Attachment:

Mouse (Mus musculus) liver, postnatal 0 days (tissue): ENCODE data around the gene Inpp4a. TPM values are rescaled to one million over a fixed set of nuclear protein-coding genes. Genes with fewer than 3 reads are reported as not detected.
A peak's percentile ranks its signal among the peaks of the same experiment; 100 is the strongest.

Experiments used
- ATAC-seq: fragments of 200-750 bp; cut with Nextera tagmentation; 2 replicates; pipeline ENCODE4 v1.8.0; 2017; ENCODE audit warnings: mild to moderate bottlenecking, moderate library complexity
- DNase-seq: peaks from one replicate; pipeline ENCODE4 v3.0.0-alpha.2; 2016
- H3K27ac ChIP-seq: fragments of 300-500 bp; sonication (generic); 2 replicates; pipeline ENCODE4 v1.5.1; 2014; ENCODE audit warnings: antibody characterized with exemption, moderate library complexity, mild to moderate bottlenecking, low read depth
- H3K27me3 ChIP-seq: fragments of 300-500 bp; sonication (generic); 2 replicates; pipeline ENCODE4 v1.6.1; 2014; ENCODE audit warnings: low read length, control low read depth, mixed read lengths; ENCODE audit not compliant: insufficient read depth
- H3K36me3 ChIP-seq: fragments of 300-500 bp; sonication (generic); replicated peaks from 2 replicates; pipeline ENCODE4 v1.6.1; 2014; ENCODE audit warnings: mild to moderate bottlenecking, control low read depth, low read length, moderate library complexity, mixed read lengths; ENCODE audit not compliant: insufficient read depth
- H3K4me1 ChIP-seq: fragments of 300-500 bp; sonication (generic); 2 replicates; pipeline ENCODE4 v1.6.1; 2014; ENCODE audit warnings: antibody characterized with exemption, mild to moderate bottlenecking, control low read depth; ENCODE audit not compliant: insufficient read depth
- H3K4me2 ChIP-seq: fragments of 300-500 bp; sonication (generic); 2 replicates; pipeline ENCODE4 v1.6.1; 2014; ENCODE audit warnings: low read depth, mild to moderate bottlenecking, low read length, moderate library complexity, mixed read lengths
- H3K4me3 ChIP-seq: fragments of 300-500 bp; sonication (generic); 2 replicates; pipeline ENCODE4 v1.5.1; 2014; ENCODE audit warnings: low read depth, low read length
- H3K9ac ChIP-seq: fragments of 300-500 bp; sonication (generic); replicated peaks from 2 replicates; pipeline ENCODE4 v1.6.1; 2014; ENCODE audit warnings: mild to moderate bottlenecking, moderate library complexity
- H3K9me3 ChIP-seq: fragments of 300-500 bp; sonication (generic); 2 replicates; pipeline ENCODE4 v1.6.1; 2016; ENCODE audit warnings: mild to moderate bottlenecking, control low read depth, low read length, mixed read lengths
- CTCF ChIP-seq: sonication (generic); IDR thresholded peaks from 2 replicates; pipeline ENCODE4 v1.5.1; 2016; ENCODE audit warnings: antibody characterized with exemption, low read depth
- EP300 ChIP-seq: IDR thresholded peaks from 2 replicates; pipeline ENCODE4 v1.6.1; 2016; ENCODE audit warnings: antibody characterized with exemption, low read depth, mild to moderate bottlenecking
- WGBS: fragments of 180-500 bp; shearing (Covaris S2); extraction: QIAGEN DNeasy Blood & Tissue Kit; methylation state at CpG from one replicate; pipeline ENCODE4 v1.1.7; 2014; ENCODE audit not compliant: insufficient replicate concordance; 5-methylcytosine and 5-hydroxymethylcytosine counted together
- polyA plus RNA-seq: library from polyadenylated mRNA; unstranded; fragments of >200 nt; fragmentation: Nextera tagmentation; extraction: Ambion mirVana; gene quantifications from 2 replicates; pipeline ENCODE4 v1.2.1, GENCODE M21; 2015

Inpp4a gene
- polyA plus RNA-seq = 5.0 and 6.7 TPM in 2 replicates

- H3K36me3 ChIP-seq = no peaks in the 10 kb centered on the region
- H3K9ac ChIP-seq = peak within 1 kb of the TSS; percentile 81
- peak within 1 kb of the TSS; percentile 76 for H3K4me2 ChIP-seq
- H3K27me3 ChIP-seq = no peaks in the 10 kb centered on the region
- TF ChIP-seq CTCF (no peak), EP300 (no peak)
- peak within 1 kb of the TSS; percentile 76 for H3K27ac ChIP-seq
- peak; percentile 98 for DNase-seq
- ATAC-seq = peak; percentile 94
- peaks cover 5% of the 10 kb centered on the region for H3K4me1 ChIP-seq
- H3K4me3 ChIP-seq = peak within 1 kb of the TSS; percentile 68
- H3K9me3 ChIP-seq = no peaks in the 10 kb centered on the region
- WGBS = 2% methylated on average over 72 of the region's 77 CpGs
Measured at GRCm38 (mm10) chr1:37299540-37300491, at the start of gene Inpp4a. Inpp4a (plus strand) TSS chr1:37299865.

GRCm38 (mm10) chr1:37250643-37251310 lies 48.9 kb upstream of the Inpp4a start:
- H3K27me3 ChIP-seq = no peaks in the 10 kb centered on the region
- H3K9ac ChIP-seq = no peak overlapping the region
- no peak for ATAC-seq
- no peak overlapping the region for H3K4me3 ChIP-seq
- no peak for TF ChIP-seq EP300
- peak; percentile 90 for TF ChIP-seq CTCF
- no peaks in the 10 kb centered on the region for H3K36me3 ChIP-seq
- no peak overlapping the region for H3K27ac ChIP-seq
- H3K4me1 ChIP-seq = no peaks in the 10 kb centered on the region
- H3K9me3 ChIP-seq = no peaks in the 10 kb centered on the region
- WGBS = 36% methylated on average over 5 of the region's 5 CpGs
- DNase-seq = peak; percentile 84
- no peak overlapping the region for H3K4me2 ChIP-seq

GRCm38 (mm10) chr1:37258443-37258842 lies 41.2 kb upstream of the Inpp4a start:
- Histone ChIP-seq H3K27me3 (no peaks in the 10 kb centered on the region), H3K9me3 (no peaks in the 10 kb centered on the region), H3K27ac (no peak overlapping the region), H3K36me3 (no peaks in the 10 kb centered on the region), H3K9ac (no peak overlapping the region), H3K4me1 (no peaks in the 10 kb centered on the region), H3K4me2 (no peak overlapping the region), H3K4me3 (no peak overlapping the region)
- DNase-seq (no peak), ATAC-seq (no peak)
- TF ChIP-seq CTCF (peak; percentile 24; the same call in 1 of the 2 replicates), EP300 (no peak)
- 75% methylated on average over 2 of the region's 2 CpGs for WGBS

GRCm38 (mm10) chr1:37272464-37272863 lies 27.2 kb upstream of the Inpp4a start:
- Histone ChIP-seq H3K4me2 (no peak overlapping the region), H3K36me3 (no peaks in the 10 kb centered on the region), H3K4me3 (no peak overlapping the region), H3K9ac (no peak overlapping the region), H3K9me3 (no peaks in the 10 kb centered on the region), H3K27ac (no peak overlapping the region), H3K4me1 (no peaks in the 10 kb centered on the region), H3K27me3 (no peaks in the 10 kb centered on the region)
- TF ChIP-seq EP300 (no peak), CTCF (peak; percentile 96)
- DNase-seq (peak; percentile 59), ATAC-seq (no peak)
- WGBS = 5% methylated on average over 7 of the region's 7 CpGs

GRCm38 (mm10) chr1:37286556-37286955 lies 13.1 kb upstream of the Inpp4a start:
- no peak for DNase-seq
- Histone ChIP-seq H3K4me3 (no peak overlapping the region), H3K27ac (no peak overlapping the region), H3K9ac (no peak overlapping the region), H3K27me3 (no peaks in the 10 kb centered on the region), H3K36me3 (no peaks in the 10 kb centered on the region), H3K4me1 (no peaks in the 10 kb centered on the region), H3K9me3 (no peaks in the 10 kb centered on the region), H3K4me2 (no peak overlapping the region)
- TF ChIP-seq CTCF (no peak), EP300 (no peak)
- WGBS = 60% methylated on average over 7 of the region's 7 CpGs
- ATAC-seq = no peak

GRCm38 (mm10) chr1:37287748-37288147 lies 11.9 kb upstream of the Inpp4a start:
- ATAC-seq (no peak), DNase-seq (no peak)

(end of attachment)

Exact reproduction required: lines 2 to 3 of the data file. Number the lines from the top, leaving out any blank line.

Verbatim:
A peak's percentile ranks its signal among the peaks of the same experiment; 100 is the strongest.

Experiments used